My eyes scan the room as the service begins. New faces all around. As my eyes continued to wander, I noticed someone. Someone standing in front of the left side of the altar. I continued to observe for a minute and then I realized, she was translating the announcements in sign language. As I continued to watch I noticed the people sitting in the first two pews in front of her. All of them were attentively watching her sign instead of watching the speaker on the stage. Interesting, I thought. This was a first, but a lovely sight. Even those who were deaf could come to church and hear Gods Word.

The service continued and the band started to play. I occasionally peered over to the left side of the sanctuary. Partially because I was distracted, but partially because it was such a great sight. As worship began, I saw something I will never forget.

As we began to sing, almost simultaneously, every person in those front two pews began to raise their hands. At first I couldn’t figure out what they were doing, then it was apparent. They were signing the words to the song. Upon that realization, tears began to well up in my eyes. It was such a beautiful sight.

Fifteen or twenty people worshiping in their own way, worshiping our Lord in the only way they could. They couldn’t sing, but that didn’t matter.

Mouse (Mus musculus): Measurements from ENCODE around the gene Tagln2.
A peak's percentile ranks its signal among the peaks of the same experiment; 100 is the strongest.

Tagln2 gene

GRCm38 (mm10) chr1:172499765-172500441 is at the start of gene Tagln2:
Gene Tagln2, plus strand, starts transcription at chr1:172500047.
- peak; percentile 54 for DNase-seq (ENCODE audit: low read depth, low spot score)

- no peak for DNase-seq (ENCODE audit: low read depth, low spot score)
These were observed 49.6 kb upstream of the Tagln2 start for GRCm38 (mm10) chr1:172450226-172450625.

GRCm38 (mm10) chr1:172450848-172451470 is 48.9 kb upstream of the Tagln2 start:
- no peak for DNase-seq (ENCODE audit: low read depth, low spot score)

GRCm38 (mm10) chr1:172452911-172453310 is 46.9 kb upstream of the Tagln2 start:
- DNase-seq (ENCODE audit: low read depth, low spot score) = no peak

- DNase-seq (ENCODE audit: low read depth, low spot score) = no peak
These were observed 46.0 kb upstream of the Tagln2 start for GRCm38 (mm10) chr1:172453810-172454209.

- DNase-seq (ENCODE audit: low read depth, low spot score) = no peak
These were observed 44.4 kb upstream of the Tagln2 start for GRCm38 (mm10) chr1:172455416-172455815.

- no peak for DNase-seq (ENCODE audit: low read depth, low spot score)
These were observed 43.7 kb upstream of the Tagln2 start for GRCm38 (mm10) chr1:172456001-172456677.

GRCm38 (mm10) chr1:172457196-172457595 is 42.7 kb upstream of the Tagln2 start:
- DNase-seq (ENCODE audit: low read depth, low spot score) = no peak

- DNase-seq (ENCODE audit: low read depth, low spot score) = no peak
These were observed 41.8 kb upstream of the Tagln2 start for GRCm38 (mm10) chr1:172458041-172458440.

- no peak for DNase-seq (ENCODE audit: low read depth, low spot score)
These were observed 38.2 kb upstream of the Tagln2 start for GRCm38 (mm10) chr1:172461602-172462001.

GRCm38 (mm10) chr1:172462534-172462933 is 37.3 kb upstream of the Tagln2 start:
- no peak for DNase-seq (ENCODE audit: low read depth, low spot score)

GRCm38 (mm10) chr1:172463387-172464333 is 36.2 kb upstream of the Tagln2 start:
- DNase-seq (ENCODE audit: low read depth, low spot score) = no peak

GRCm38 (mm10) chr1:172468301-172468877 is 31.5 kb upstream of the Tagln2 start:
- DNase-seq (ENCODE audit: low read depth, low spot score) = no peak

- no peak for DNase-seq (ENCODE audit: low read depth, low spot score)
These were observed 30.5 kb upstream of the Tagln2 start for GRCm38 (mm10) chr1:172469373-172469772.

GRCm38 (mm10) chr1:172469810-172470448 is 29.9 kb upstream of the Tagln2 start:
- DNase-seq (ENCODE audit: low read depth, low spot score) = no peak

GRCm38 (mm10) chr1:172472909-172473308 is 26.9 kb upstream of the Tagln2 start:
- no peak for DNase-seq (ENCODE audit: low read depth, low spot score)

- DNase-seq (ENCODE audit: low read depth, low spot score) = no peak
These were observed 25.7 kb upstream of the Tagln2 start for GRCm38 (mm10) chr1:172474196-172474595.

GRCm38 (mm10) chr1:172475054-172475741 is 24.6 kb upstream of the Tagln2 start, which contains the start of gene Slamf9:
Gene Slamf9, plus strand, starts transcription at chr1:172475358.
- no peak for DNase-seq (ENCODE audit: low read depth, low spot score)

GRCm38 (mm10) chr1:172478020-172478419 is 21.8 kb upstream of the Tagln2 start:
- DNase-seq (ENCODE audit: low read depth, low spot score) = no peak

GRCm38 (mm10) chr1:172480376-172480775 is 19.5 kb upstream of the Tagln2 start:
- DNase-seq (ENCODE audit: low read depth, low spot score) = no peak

I lose sight of the fact that we all serve the same God on a daily basis. How amazing is it that we can worship the Almighty God every single day?

So, in an unfamiliar church on a Sunday morning for the first time in years, I came in worried about myself. Worried about acceptance. Thinking about everything but Christ, and left with a blessing. A blessing not from a song, a sermon, or a musical performance, but from hands. The hands of worship.

Shade Trees

I once heard an old Southern Baptist preacher tell this story. For the life of me I cant remember his name, but I think about this almost every day.

If you don’t have the God-given blessing of being from the South, first I would like to sincerely apologize, you may not understand the intricate role a shade tree can play on a hot summers day.

Here in Alabama, the temperature can soar upwards of 100 degrees on a July or August afternoon. And let me tell you, this isn’t that dry heat they talk about out in Nevada or Arizona, no sir. This my friends is a heat where the humidity is so high that it might as well be raining outside. So, after a long day of working out in the yard or enjoying a picnic, its about time to seek shelter from the blazing hot sun. Many southerners will attest that the best and sometimes only option is a broad shade tree. Something like a large, time tested, and weathered oak tree.

See, heres the thing. Trees this size are old. If you were to cut it down and count the rings theres no telling how many you would find. We as refugees under its broad shade are just beneficiaries.